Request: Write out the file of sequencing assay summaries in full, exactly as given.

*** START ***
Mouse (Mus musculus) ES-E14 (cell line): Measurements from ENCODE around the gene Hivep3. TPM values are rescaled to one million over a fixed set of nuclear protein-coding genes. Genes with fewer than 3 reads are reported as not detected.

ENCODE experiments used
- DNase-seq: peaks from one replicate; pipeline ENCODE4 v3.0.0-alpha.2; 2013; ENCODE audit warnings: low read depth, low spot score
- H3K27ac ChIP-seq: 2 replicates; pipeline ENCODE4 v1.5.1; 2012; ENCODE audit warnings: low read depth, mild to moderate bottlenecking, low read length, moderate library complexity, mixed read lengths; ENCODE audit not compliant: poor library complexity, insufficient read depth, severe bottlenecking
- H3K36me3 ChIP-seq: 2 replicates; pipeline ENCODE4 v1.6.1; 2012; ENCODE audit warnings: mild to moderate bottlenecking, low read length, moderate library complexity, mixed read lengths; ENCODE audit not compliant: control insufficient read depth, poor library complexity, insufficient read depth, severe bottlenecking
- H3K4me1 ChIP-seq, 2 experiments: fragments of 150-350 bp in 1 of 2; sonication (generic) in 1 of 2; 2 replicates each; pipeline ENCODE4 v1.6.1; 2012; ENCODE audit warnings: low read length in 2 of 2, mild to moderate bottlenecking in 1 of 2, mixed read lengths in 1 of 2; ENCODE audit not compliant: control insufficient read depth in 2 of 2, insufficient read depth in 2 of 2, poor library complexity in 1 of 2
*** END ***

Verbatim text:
Mouse (Mus musculus) ES-E14 (cell line): Measurements from ENCODE around the gene Hivep3. TPM values are rescaled to one million over a fixed set of nuclear protein-coding genes. Genes with fewer than 3 reads are reported as not detected.

ENCODE experiments used
- DNase-seq: peaks from one replicate; pipeline ENCODE4 v3.0.0-alpha.2; 2013; ENCODE audit warnings: low read depth, low spot score
- H3K27ac ChIP-seq: 2 replicates; pipeline ENCODE4 v1.5.1; 2012; ENCODE audit warnings: low read depth, mild to moderate bottlenecking, low read length, moderate library complexity, mixed read lengths; ENCODE audit not compliant: poor library complexity, insufficient read depth, severe bottlenecking
- H3K36me3 ChIP-seq: 2 replicates; pipeline ENCODE4 v1.6.1; 2012; ENCODE audit warnings: mild to moderate bottlenecking, low read length, moderate library complexity, mixed read lengths; ENCODE audit not compliant: control insufficient read depth, poor library complexity, insufficient read depth, severe bottlenecking
- H3K4me1 ChIP-seq, 2 experiments: fragments of 150-350 bp in 1 of 2; sonication (generic) in 1 of 2; 2 replicates each; pipeline ENCODE4 v1.6.1; 2012; ENCODE audit warnings: low read length in 2 of 2, mild to moderate bottlenecking in 1 of 2, mixed read lengths in 1 of 2; ENCODE audit not compliant: control insufficient read depth in 2 of 2, insufficient read depth in 2 of 2, poor library complexity in 1 of 2